KENYA CIVIL AVIATION PLANS FEE WHOPPER
While aviation stakeholders have been locked in a seemingly never ending argument with the Kenya Civil Aviation Authority, with a near breakdown of relations when KCAA broke a gentlemans agreement on the implementation of hugely controversial new regulations last year, the stand offs are not about to end it seems. The general public in Kenya will be waking up today to news that KCAA is attempting to raise regulatory and other fees but not just by making up for inflationary trends. Doubling up to quadrupling of rates is on the card for them as they are seeking government approval to do a vampire act on us as one usually very candid aviation source from Nairobi put it to this correspondent.
Several aspects of the planned fee increases have been vehemently critizised, such as plans to raise fees related to pilot aspirants, with certain examination fees tripling under the proposed new regime.
The aviation industry is facing a serious challenge to find enough young pilots as it is, and fleet expansion by Kenya Airways and ongoing brain drain to the Gulf has prompted aviation observers to question the wisdom of making pilot training more expensive, instead of making it more affordable to create a larger pool of future commercial pilots.
While it has been acknowledged that the last major fee revision was over a decade ago, in particular the general aviation sector, including the leisure flyers on weekends can brace themselves to see an already expensive hobby become even more expensive. Needless to say, there are substantial objections to the KCAA proposals but few expect government and KCAA take notice of those, as they are known to brush aside submissions from the private sector and do what they want in a near unaccountable scenario, similar to the take it or get out attitude shown over the introduction of the last round of regulations.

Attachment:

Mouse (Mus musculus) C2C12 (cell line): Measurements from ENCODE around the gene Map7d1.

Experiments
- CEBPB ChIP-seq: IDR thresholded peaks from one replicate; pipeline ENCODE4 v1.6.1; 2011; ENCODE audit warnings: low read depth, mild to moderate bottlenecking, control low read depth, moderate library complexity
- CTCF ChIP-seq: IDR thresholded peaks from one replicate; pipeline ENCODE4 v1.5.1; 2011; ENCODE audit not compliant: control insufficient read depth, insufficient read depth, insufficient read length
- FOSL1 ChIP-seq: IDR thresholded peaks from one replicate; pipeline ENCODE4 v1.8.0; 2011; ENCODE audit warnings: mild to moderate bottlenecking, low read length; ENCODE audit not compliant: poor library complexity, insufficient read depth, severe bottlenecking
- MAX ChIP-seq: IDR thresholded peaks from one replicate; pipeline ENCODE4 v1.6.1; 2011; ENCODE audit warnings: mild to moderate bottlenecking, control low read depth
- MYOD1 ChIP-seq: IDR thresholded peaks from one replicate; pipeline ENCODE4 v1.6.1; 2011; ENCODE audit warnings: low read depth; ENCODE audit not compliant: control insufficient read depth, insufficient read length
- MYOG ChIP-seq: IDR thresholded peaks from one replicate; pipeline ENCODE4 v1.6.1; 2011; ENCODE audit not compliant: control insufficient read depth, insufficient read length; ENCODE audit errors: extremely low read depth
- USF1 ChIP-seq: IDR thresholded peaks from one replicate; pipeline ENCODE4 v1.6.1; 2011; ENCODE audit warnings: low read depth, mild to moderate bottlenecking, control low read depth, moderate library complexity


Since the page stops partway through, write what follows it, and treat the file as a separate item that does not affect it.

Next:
The chairman of the East African Aero Club did not mince words either as he described KCAA as a leech on an already embattled industry.
Said one regular source: KCAA and government cite lack of inspectors, which is true, there are not enough, but instead of pooling their resources with other EAC aviation regulators, they are just looking at their own fiefdom. Airworthiness inspectors and specialists should be shared amongst EAC countries, is could save considerable expense which can translate in lower charges for flights. They also should to a thorough analysis of their internal dead wood and stop forcing the industry from requiring multiple and repetitive permits and licenses. When one has an AOC in Uganda, when one has a pilots license in Tanzania that should be accepted without ifs and buts here in Kenya too, after all East Africa is now under CASSOA and has harmonized regulations. But it shows it is all about fees and to finance a structure of national regulators which should be merged into one body under EAC and branch offices in the member countries.
Watch this space as the latest round of spats, accusations and counteraccusations unfolds between the KCAA and aviation stakeholders and airlines.
Archive for September 5th, 2011
KENYA CIVIL AVIATION PLANS FEE WHOPPER
FREEDOM OF MOVEMENT FINALLY COMING TO EAST AFRICA